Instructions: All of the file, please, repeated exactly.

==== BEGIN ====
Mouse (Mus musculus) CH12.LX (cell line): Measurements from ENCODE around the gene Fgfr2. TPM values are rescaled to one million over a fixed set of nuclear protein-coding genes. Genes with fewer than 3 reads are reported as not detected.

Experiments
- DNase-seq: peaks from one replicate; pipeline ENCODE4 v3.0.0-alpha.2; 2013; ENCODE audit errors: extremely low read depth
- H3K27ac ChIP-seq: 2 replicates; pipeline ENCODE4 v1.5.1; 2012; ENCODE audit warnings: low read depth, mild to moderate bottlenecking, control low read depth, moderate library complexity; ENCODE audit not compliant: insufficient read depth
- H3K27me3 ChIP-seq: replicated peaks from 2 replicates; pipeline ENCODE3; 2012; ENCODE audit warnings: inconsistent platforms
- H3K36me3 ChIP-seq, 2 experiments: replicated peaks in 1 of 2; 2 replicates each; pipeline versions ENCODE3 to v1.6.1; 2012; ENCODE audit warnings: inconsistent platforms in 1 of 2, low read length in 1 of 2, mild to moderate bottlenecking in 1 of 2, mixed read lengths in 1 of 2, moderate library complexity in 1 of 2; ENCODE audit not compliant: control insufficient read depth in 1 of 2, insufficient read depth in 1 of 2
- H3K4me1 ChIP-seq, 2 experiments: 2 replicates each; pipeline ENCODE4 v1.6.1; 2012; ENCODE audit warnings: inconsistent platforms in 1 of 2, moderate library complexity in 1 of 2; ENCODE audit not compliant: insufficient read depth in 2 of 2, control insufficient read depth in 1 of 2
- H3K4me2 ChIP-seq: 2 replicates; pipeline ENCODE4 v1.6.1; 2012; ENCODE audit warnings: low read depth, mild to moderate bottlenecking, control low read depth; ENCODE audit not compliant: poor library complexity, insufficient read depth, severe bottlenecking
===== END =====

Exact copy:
Mouse (Mus musculus) CH12.LX (cell line): Measurements from ENCODE around the gene Fgfr2. TPM values are rescaled to one million over a fixed set of nuclear protein-coding genes. Genes with fewer than 3 reads are reported as not detected.

Experiments
- DNase-seq: peaks from one replicate; pipeline ENCODE4 v3.0.0-alpha.2; 2013; ENCODE audit errors: extremely low read depth
- H3K27ac ChIP-seq: 2 replicates; pipeline ENCODE4 v1.5.1; 2012; ENCODE audit warnings: low read depth, mild to moderate bottlenecking, control low read depth, moderate library complexity; ENCODE audit not compliant: insufficient read depth
- H3K27me3 ChIP-seq: replicated peaks from 2 replicates; pipeline ENCODE3; 2012; ENCODE audit warnings: inconsistent platforms
- H3K36me3 ChIP-seq, 2 experiments: replicated peaks in 1 of 2; 2 replicates each; pipeline versions ENCODE3 to v1.6.1; 2012; ENCODE audit warnings: inconsistent platforms in 1 of 2, low read length in 1 of 2, mild to moderate bottlenecking in 1 of 2, mixed read lengths in 1 of 2, moderate library complexity in 1 of 2; ENCODE audit not compliant: control insufficient read depth in 1 of 2, insufficient read depth in 1 of 2
- H3K4me1 ChIP-seq, 2 experiments: 2 replicates each; pipeline ENCODE4 v1.6.1; 2012; ENCODE audit warnings: inconsistent platforms in 1 of 2, moderate library complexity in 1 of 2; ENCODE audit not compliant: insufficient read depth in 2 of 2, control insufficient read depth in 1 of 2
- H3K4me2 ChIP-seq: 2 replicates; pipeline ENCODE4 v1.6.1; 2012; ENCODE audit warnings: low read depth, mild to moderate bottlenecking, control low read depth; ENCODE audit not compliant: poor library complexity, insufficient read depth, severe bottlenecking